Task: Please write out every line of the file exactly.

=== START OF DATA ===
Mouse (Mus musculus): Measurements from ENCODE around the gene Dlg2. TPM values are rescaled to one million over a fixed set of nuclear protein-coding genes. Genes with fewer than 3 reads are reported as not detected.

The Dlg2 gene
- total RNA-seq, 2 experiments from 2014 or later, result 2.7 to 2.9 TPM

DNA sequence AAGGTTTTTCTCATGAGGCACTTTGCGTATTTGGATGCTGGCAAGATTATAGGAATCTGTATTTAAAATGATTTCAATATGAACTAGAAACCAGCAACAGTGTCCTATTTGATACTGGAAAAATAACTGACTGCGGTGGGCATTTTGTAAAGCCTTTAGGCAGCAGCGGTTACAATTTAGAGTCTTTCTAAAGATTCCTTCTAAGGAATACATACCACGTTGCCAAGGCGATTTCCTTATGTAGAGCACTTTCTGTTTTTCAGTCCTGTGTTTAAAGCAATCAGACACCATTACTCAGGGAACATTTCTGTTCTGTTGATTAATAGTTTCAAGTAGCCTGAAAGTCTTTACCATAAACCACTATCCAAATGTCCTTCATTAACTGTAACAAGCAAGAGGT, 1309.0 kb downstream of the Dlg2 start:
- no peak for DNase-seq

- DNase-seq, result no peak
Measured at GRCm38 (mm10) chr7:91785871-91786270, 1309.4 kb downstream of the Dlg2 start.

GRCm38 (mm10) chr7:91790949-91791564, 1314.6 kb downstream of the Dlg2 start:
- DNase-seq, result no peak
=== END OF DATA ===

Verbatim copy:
Mouse (Mus musculus): Measurements from ENCODE around the gene Dlg2. TPM values are rescaled to one million over a fixed set of nuclear protein-coding genes. Genes with fewer than 3 reads are reported as not detected.

The Dlg2 gene
- total RNA-seq, 2 experiments from 2014 or later, result 2.7 to 2.9 TPM

DNA sequence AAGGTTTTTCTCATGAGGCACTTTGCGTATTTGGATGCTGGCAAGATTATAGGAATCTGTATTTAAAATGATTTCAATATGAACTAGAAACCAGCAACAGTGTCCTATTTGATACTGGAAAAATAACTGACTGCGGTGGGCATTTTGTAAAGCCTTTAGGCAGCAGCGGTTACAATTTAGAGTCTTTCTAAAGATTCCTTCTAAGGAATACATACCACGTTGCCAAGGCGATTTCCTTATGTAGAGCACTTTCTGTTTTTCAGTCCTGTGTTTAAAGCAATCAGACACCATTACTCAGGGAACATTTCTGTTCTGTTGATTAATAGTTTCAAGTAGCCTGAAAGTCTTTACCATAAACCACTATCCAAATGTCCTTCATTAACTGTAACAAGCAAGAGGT, 1309.0 kb downstream of the Dlg2 start:
- no peak for DNase-seq

- DNase-seq, result no peak
Measured at GRCm38 (mm10) chr7:91785871-91786270, 1309.4 kb downstream of the Dlg2 start.

GRCm38 (mm10) chr7:91790949-91791564, 1314.6 kb downstream of the Dlg2 start:
- DNase-seq, result no peak